I really thought Arches National Park was going to be the highlight of the trip.  Then, I saw Canyonlands!  We stayed in Moab about three miles south of town with our Motorhome Thor and our little Smart car. I had some preconceived ideas that Arches National Park was going to be the one to beat for views and color and photography and well overall experience.  Canyonlands NP Utah

Canyonlands NP Utah
Canyonlands NP Utah

We drove into the Park (paid our $10 entry fee) and drove to the very end of the road when in the area known as “Island of the Sky”.  There are a few different entrances but this was the closest (about 17 miles out of town).  Island in the Sky is very well named.  You are about 1000 feet up from the canyon floor and as you drive at about 7200 feet you don’t see much from the road.  Then you reach the end, hop out of the car, and look over the edge.  The Colorado river has carved much of the area into vast canyons with views that let you see forever.  I noticed it was remarkably quiet even with people around!  It feels like you need to whisper.

It had rained every night all week long.  I guess it is monsoon time in the desert southwest.  So little puddles had formed where the rocks were worn away by erosion. We were able to catch a few reflections of the puffy white clouds in those puddles!

Reflections in the rain Canyonlands NP Utah
Reflections in the rain Canyonlands NP Utah

Unfortunately, dogs are not allowed on any of the unpaved trails. Since we had the little pal, Kuma, with us no hiking for us.  There was plenty to see and photographic opportunities at every corner!

Depth of the Canyons! Canyonlands NP Utah
Depth of the Canyons! Canyonlands NP Utah

This is one of those places you feel really small because the landscape is incredibly large and is almost overwhelmingly beautiful.  It was hard to pick yourself up to move on to see the next part of the park because it could not be more beautiful than what you were seeing right now!  That is the thing…each place was more breathtaking!

Smart Car Canyonlands NP
Smart Car Canyonlands NP

“Night skies at Canyonlands are so pristine that the International Dark-Sky Association designated Canyonlands as a Gold-Tier International Dark Sky Park in 2015. Canyonlands joins three other national parks in southern Utah with the International Dark Sky Park designation.” ( NPS night sky)

Colorado River Canyonlands NP Utah
Colorado River Canyonlands NP Utah
Canyonlands NP Utah
Canyonlands NP Utah

This is a place of magnificent beauty and gave me the feeling of tranquility even amongst the large number of visitors!  Canyonlands National Park is a must see and I plan to see the other parts of this park! I am sure you see see more posts as that opportunity arises!

-Mara

Arches National Park – Moab, Utah

Double Arch Arches NP Utah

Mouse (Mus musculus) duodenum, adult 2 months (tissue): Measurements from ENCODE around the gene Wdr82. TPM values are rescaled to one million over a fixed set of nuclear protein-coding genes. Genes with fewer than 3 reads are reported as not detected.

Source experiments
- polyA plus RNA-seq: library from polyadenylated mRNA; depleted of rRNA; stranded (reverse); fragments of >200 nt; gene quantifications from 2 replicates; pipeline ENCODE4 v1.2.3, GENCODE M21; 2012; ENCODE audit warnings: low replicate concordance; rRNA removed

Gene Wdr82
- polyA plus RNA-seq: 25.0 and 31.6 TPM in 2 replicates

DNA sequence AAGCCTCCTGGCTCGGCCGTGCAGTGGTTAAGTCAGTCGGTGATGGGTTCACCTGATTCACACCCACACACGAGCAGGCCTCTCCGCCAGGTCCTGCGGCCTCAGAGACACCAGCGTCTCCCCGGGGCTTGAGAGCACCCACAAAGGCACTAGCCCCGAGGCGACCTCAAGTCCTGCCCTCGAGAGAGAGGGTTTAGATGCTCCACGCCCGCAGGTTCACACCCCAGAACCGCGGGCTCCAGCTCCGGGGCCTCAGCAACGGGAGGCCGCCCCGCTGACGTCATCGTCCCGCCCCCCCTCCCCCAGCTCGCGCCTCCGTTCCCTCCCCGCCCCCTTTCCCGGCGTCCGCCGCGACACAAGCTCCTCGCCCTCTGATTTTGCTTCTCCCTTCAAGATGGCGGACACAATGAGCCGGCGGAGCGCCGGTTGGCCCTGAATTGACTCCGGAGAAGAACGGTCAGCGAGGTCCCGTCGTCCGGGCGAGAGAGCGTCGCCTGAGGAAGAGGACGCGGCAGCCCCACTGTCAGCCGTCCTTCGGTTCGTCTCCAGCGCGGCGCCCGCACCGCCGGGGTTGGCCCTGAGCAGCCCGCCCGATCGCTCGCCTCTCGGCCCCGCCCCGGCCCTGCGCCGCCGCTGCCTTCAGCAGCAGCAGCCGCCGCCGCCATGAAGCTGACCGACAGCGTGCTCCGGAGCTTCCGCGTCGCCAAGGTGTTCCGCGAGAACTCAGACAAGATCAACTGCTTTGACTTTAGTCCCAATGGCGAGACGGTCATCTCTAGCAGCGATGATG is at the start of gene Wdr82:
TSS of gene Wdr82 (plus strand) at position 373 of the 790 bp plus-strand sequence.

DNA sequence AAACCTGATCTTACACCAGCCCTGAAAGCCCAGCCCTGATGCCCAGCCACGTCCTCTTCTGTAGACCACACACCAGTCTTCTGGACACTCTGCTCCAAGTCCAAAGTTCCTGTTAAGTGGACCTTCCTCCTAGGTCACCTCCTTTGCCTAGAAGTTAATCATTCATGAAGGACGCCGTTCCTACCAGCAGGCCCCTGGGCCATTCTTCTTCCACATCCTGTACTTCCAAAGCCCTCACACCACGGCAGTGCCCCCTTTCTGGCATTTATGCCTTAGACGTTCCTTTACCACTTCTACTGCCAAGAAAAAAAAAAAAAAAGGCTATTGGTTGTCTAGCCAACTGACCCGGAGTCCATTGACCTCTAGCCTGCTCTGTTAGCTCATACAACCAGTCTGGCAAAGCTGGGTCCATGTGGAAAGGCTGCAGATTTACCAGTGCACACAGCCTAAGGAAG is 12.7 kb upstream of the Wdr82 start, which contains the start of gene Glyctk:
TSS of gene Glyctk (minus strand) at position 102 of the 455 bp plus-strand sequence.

Double Arch Arches NP Utah

We are on the last leg of this great adventure! One week in Moab, Utah to take in the unbelievable sights and sounds of two magnificent national parks.  Arches National Park and Canyonlands National Park.  Arches National Park Utah   Canyonlands National Park

Delicate Arch Arches NP Utah
Delicate Arch Arches NP Utah

While the two are nearly touching and only about 30 miles apart and both near Moab, they are wildly different. Today is all about Arches….the next post will go into more detail about Canyonlands.  Where to start?  The entry fee is $10 per park for a seven day pass. If you plan to use any other parks within the year, it may be more cost effective to get a national park pass for $80 or you may qualify for other passes if you are disabled or a senior.  Water bottles can be refilled at the visitor center or near the campground.

OK, on to the park…Arches National Park in Utah is a wonderland of red rock formations.  The colors and textures are abundant! Everything from petrified dunes to balanced rocks to arch formations that become more delicate with erosion and time.  It is truly breathtaking at every turn! This area was once a large body of water that has been filled and drained twenty-nine times!  There is evidence of salt deposits and the rock layers speak to tell their history.

Balanced Rock Arches NP Utah
Balanced Rock Arches NP Utah

This  landscape is inspiring and massive!  The first overlook as you drive into the park is of the Lasal Mountain Range. You can see forever! It is refreshing that there nothing in sight.

Arches NP Open Vista
Arches NP Open Vista
Arches NP Utah
Arches NP Utah

After a long day at the park, we stopped in for a local favorite… the Moab Brewery! We decided to have a few samples (two per person Utah law) and a small plate of nachos. Great way to relax after time on the trails. Moab brewery

Moab Brewery Utah
Moab Brewery Utah
Moab Brewery Utah
Moab Brewery Utah

We stayed in our motorhome about three miles south of Moab at the Spanish Trail campground.  Here is what I can say positive about the experience: the campground was easy to access, the restrooms and showers were very clean and the campground was well maintained. Most of the time was spent in the parks so the campground was not as important! Now this area is extremely popular (as are most national park areas). So booking reservations early is key and the campgrounds in the parks were full every night we were there. We will have to plan better for next time to stay within the parks.

-Mara